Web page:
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One in five Brits don’t know when they get their state pension

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The state pension forms the backbone of many people’s retirement, yet one in five Brits have no clue when they can get it, new research reveals.

Women are more likely to be in the dark than men, with 23 per cent clueless about when they can get hold of their pension compared to just 15 per cent of men.

The survey of 2,000 people for Hargreaves Lansdown found over a third (36 per cent) of people didn’t know how much they could expect to receive from the state pension – including 43 per cent of women.

A quarter (26 per cent) expected between £151-£200 a week in state pension.

The current full new state pension is £179.60 per week while the basic state pension is £137.60 per week.

Helen Morrissey, senior pensions and retirement analyst at Hargreaves Lansdown: “We don’t know when we’ll get our state pension, or how much we’ll get – which makes planning for retirement almost impossible.

“The state pension age has been on the rise in recent years, which has either passed people by, has left them completely confused, so huge numbers of people have no idea when they might get their pension.”

More younger people are in the dark, with almost half (46 per cent) of 18-24-year olds not knowing their state pension age.

However, over a quarter of people in the 45-54 age group were also confused, which Morrissey said was “concerning” because their plans for retirement “should be much more detailed” by this stage.

To receive the full state pension, you need 35 years’ worth of national insurance contributions and at least 10 years’ worth to get a proportion of the pension.

Morrissey said: “If you don’t know what state pension you’re due to get, it’s vital to check it online. It’s an opportunity to discover whether there any gaps, and to take control of your retirement planning.”

How you can boost your state pension

Go online and check your state pension entitlement on will also tell you your state pension age.

Claim child benefit – Women in particular miss out on valuable state pension credits when they are at home looking after children. However, if they claim child benefit, they will receive NI credits that count towards their state pension. Many women have missed out on this in the past because their husband claimed the child benefit rather than them. Others missed out when they opted out of child benefit after the introduction of the high-income child benefit tax charge. If you claim child benefit in your name, then you will get the NI credit towards your pension.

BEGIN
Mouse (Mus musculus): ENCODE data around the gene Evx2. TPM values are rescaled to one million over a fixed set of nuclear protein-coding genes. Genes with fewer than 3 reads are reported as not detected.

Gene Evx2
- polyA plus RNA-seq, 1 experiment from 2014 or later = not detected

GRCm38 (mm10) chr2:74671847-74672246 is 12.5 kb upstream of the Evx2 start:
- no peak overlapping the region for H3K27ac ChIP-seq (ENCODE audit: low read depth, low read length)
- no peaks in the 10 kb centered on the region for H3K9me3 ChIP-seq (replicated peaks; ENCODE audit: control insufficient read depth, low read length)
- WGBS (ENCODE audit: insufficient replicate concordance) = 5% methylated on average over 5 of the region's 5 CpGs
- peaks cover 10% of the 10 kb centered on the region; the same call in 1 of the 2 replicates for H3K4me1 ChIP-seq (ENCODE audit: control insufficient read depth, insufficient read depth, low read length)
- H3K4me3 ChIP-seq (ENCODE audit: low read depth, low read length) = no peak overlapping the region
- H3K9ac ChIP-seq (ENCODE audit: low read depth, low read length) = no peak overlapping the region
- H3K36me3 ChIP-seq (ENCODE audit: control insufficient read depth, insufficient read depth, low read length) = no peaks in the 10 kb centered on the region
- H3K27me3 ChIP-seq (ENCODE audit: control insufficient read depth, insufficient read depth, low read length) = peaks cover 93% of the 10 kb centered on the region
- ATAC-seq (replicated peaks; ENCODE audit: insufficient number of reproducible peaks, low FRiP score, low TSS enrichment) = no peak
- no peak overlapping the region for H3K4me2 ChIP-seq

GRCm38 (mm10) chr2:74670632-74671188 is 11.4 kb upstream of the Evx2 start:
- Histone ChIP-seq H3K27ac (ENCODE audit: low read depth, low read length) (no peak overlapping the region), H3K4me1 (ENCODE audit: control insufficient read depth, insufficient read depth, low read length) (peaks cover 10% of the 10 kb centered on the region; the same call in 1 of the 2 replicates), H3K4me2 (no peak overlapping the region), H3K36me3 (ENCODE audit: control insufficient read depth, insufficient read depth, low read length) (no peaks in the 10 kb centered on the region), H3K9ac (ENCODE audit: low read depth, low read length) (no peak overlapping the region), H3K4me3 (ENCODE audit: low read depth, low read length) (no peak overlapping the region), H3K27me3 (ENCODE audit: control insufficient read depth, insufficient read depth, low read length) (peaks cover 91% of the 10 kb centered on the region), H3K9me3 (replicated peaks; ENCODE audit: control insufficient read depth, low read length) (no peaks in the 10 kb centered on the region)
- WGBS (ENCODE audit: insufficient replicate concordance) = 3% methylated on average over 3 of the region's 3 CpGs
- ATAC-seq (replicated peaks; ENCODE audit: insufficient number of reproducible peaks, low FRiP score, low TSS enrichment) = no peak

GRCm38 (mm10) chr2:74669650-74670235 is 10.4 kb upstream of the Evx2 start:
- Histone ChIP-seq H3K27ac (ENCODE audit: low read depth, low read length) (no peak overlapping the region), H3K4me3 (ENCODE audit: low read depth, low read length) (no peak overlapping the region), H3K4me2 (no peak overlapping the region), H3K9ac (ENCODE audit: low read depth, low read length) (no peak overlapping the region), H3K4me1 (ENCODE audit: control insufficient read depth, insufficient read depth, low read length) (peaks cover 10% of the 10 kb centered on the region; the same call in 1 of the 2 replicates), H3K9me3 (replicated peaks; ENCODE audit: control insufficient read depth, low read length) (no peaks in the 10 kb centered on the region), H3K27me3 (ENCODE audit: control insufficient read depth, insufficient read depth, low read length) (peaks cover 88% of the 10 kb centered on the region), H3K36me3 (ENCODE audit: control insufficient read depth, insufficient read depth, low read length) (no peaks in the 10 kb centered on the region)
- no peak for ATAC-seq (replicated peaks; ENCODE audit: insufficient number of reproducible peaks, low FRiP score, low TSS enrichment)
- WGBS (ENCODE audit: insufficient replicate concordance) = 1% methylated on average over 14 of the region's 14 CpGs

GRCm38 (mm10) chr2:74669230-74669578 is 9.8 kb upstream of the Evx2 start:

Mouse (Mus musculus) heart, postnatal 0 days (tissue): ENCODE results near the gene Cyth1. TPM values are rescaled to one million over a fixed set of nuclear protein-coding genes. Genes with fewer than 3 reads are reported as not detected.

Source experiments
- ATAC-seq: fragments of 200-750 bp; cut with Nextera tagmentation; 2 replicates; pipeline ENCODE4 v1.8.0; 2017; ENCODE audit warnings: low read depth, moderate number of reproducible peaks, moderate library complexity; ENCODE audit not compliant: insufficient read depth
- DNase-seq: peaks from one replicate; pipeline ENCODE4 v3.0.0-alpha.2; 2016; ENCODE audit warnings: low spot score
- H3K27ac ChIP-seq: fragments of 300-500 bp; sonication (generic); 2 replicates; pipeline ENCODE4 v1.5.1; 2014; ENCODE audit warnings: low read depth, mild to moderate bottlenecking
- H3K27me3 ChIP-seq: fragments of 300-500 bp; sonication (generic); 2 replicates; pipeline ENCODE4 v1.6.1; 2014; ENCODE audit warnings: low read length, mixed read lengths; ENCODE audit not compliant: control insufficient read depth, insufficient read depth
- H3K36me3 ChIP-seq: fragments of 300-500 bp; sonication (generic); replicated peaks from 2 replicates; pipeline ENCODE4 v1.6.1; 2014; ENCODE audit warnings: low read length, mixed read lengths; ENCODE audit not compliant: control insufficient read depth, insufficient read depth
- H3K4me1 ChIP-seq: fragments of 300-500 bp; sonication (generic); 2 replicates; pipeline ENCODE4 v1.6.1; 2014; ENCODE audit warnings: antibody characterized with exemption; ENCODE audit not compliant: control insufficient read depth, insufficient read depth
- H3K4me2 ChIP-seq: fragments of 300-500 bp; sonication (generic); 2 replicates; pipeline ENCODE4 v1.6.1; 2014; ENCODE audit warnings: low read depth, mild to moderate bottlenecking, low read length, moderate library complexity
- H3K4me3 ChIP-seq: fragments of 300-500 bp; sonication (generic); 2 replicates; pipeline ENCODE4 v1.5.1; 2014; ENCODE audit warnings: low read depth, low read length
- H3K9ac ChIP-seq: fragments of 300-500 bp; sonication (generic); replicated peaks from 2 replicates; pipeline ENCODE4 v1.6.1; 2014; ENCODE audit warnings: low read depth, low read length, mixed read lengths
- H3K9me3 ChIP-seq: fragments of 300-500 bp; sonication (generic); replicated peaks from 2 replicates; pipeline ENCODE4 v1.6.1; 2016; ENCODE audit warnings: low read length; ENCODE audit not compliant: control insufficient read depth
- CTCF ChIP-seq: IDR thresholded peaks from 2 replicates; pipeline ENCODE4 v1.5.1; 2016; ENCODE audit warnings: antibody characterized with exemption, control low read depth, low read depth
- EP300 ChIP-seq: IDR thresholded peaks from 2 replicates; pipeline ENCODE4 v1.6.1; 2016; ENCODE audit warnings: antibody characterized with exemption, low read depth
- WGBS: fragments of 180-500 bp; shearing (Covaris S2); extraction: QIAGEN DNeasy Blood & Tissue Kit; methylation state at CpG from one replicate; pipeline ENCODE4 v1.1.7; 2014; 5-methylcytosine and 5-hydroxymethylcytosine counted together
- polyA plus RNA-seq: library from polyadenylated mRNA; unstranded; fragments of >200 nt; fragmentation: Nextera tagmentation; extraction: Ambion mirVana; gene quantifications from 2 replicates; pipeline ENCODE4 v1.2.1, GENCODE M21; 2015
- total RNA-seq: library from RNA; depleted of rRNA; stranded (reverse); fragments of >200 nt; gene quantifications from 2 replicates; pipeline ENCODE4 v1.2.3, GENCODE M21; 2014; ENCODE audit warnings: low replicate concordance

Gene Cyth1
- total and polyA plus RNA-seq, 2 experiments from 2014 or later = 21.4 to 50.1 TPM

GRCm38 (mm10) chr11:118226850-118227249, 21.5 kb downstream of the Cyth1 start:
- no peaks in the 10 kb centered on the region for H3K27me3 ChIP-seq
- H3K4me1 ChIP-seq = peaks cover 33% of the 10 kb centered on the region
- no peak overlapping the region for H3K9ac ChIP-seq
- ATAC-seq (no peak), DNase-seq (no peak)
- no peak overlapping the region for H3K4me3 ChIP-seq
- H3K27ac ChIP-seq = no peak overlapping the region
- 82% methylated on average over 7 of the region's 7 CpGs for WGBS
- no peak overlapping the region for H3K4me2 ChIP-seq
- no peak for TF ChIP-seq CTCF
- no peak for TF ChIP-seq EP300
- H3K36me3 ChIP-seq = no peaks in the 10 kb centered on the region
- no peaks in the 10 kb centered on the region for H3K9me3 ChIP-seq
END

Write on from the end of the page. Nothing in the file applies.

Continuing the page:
Specified Adult Childcare Credit – Are you under state pension age and looking after a family member under the age of 12 while their parent or main carer goes back to work? If this is the case, you could qualify for NI credits under Specified Adult Childcare Credit as the working parent essentially transfers their NI credit to you.

Buy NI credits – If you can spare the cash you can plug gaps in your NI record by buying voluntary class 3 NI contributions. Buying a full extra year for £800 will boost your pension by £4.80 a week, equivalent to about £250 a year and you can typically buy up to six years’ worth.

Claim Pension Credit – If you’re over state pension age and on a low income then you should check whether you are eligible for Pension Credit. Pension Credit tops up your weekly income to £177.10 if you’re single and £270.30 in joint income if you have a partner. It also entitles you to other benefits such as help with council tax and a free TV licence for the over 75s. Despite having the ability to really boost the income of the poorest pensioners take up of this benefit remains stubbornly low with only around 60 per cent of those entitled claiming it.

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